Bottle Cap Sight Word Game


The other day I shared with you our very simple to make bottle cap word sort.  So far we have used those bottle caps from the word sort for one other activity:  this fun bottle cap sight word game.


sight word game using bottle caps


For our sight word game I used the plastic bottle caps that I had written the “th,” “sh,” and “ch” diagraphs on.  I simply flipped these caps over and wrote a number 1-3 inside.

These numbers are for “points” during the game, so I wrote a 1 on the easiest words, with the letter blend in the beginning of the word, and I wrote 2 or 3 for harder words where the blend was at the end of the word.  Of course, you can assign points as you see fit.


bottle cap sight word game


We have played our game two different ways, both ways we started with the words lined up, easy to see.

To play the sight word game in pairs:  Each child takes turns reading a word on a bottle cap.  If they read the word correctly they place it in front of them.  When all the words have been read they flip the caps over and add up their points.  The one with the most points wins!   (See how I sneaked a bit a math in there, too?)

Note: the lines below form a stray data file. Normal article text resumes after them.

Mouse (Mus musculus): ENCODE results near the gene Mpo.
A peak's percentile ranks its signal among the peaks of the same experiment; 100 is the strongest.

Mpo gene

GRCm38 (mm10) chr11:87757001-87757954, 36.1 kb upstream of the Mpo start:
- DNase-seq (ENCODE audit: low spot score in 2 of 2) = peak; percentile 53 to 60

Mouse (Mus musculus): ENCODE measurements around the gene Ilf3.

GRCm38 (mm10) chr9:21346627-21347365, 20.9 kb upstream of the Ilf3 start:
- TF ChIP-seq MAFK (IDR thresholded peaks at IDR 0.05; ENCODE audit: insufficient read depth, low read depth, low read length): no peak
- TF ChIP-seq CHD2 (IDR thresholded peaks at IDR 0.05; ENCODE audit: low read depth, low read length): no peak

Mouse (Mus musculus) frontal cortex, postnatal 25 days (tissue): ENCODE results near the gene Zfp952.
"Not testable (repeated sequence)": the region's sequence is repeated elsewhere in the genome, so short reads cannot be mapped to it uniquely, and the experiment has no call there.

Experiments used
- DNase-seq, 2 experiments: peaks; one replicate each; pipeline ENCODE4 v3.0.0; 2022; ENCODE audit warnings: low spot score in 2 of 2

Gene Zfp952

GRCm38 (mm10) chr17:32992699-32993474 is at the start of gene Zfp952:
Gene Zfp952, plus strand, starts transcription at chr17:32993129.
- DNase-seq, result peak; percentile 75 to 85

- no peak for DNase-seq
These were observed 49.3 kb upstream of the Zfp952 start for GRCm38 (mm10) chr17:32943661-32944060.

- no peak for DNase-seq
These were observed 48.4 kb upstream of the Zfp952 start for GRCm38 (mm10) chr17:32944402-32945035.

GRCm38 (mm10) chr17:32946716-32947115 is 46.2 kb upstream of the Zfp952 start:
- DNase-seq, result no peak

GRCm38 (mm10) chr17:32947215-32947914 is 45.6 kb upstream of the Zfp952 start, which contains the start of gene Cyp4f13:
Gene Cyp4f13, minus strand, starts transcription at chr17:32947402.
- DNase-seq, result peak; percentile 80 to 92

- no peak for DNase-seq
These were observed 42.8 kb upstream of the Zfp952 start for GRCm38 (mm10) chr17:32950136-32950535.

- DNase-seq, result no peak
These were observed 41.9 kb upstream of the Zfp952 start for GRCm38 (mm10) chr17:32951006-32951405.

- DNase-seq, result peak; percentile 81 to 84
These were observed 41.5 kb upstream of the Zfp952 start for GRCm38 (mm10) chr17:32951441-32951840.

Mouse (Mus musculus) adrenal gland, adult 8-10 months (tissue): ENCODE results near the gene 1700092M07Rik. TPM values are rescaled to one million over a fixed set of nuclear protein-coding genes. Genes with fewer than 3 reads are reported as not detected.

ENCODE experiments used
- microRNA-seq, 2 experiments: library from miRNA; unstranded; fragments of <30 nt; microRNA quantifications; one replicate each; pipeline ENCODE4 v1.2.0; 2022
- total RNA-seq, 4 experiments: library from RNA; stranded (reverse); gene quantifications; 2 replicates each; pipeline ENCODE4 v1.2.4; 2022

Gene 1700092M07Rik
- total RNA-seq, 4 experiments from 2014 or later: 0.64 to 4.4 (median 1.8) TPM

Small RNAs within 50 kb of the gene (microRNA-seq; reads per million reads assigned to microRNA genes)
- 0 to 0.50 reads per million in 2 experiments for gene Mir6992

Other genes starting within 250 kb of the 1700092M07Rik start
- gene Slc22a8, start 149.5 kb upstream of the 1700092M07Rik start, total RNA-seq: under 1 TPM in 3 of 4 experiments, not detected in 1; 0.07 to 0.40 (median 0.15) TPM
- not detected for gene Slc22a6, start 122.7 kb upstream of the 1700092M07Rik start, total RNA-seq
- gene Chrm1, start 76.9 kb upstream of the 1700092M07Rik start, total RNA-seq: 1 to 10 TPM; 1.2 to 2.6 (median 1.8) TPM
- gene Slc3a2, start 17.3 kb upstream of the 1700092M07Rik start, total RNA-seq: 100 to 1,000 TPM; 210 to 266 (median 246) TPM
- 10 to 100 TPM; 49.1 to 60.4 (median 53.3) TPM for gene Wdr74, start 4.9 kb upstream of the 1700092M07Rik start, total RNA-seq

To play the sight word game alone:  The child sees how many words they can read in a minute (or longer, depending on the level of your child).  Again, when they finish, they flip the words over and add up their score.  The next time they play they try to beat their previous score until they are able to read all the words in the time given.


Yes, I am aware that the words we used aren’t necessarily thought of as “sight words.”  However, this activity could be done with any list of words — including the popular Dolch and Fry word lists often used at school.


simple sight word game made with plastic bottle caps


We have had lots of fun with our bottle cap game this week, and I plan to add words to it in the future as we work on other letter blends.


Bottle caps make a great tool when it comes to learning!

If you liked this, be sure to check out our bottle cap word sort and apple-themed skip counting activity.





Bottle Cap Word Sort


I am always looking for fun ways to work on reading skills with the kids.  This week we played a few sight word games with plastic bottle caps to review letter blends we’ve been working on.

The first activity we did was a simple word sort.

simple word sort activity with plastic bottle caps



We have been working on the following diagraphs:  “sh,” “ch,” and “th.”

Using a permanent marker, I wrote several words on the plastic lids that used each of the diagraphs.

I also labeled three small plastic containers (pudding cups from the recycling box) with Post-It Notes containing the matching letter blends.  (You could also write it in permanent marker, but I want o use our containers for other activities later.)

word sort using plastic bottle caps